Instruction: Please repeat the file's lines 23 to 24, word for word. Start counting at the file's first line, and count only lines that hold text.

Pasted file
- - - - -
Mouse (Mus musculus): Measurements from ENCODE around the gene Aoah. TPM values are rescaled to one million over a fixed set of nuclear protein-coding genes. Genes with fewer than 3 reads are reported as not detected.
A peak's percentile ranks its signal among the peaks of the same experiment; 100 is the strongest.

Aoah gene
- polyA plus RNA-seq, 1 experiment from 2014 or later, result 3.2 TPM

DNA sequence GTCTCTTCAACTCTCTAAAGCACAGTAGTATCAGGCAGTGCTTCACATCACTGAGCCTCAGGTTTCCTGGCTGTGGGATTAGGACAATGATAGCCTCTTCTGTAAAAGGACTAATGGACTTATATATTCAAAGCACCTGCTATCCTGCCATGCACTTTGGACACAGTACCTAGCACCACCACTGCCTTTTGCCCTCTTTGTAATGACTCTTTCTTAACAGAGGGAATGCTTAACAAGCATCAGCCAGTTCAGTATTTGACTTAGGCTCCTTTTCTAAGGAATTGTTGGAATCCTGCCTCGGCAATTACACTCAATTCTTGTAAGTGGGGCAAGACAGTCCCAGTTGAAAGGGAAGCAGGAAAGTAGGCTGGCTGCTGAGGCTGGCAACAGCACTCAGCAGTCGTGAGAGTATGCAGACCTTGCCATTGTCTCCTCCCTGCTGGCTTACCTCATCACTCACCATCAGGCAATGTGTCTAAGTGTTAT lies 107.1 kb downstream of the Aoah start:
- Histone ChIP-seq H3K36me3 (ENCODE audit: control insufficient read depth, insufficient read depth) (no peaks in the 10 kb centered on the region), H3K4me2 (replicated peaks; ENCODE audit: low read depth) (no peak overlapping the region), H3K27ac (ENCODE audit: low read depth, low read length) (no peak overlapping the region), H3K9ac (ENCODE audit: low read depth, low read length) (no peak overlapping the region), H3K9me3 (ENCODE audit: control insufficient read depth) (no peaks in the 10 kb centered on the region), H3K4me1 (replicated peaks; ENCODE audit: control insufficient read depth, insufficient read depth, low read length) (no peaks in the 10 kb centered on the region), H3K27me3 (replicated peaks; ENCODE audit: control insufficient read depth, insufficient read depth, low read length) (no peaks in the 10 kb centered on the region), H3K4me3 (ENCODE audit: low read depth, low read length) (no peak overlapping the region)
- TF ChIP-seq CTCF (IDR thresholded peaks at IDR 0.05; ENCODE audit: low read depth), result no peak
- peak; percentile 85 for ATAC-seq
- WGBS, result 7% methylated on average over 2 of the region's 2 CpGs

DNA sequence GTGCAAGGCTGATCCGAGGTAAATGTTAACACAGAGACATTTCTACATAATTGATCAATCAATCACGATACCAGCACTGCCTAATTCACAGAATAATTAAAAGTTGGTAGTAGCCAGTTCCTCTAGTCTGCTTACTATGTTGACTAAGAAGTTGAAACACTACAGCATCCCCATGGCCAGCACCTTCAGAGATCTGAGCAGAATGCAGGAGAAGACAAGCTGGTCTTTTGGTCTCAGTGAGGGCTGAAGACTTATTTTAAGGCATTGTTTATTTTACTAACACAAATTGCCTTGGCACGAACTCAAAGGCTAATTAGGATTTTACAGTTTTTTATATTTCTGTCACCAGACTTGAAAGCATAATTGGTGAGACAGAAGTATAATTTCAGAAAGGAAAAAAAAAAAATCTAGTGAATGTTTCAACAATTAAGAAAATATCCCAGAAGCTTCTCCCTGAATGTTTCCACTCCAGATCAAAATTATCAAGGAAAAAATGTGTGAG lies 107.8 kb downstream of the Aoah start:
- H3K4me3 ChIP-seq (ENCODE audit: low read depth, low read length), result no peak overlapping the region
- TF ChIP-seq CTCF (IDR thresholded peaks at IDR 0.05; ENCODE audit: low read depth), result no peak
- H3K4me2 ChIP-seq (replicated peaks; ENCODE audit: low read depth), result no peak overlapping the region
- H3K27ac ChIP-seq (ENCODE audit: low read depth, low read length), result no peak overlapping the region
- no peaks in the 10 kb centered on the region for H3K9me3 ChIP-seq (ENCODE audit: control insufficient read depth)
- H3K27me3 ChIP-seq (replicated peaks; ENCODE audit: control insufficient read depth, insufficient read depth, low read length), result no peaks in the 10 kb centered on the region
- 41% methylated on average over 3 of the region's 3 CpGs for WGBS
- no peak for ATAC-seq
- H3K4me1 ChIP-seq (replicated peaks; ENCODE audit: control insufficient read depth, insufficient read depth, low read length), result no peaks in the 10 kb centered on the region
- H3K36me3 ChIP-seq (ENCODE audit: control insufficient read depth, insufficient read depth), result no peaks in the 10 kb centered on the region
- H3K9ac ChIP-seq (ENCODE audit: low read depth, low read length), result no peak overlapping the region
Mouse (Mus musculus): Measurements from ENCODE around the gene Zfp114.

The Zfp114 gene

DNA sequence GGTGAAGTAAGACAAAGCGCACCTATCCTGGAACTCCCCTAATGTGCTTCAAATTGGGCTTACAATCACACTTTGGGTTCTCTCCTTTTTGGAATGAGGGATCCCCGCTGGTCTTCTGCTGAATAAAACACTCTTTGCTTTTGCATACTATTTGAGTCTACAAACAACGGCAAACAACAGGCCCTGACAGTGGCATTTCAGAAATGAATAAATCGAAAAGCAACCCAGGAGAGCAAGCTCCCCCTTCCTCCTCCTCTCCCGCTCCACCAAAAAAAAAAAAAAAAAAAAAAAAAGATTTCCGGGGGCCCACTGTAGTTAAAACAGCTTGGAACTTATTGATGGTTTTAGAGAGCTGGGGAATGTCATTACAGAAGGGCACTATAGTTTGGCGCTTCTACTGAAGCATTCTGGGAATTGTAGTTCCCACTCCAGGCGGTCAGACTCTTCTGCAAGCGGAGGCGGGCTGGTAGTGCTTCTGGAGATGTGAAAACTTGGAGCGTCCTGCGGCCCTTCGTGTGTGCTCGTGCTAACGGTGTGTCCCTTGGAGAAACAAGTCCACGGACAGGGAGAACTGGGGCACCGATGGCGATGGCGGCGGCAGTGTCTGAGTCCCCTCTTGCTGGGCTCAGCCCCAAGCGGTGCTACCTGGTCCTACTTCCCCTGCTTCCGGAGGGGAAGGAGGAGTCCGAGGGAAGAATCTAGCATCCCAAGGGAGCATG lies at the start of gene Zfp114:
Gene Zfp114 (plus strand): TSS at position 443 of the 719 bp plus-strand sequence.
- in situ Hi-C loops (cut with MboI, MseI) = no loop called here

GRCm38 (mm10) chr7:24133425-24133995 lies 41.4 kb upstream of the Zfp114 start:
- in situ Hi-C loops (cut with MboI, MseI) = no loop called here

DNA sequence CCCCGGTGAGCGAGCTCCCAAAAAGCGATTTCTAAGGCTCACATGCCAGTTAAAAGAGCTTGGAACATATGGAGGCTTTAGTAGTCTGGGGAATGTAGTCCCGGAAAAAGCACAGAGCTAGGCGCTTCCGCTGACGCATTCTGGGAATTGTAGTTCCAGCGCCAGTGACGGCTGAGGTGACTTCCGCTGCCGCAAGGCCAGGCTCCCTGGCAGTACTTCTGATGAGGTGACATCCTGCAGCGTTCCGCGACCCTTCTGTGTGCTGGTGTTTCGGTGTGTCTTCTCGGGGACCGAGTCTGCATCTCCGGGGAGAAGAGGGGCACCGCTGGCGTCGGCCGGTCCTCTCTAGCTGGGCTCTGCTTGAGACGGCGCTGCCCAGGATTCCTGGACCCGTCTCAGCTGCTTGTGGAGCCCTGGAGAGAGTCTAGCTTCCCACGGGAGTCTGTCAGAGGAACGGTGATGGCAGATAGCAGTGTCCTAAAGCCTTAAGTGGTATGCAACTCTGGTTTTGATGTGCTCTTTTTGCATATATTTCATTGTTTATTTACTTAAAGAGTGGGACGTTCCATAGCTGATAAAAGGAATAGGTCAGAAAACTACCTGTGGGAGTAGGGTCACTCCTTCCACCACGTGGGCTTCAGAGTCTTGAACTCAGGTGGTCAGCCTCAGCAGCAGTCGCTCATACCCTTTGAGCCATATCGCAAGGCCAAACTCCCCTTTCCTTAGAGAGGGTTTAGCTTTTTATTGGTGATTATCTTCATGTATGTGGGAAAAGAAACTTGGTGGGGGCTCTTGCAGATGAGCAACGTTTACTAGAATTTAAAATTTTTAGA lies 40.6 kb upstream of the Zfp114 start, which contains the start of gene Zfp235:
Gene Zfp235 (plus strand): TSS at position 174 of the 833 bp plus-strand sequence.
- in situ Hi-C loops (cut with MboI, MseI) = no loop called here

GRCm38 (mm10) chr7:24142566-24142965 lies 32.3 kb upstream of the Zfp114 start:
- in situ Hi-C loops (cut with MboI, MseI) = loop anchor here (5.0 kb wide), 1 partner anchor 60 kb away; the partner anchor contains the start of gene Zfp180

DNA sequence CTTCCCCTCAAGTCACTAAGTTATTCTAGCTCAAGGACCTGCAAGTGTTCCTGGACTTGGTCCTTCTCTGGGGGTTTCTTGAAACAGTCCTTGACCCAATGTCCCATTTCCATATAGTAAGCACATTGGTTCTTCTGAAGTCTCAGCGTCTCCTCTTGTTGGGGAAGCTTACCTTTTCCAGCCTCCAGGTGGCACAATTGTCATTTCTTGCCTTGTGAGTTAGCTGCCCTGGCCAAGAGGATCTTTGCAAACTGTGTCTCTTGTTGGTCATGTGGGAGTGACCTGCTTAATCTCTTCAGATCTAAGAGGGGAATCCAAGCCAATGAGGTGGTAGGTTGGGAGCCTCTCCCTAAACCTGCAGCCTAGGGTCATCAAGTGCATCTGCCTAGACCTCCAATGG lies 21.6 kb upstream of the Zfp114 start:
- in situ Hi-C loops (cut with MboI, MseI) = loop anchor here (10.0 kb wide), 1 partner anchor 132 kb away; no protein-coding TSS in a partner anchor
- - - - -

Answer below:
The Zfp114 gene

DNA sequence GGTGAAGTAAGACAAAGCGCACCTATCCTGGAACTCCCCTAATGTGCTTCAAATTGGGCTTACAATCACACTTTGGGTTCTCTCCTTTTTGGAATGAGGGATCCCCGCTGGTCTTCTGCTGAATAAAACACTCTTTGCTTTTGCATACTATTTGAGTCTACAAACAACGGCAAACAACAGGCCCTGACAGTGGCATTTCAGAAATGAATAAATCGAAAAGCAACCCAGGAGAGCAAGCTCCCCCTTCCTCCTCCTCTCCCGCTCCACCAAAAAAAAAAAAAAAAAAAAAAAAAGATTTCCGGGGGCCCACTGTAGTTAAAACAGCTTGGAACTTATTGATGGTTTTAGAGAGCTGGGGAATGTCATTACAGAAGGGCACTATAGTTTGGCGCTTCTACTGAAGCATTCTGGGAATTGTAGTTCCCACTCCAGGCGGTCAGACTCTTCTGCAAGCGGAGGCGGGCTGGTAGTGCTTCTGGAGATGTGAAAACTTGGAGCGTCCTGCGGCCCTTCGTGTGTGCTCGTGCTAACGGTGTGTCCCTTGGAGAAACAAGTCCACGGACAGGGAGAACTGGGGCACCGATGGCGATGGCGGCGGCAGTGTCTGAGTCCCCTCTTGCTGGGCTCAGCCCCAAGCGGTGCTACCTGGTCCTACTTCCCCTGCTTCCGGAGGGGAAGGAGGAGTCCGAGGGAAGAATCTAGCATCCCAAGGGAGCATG lies at the start of gene Zfp114: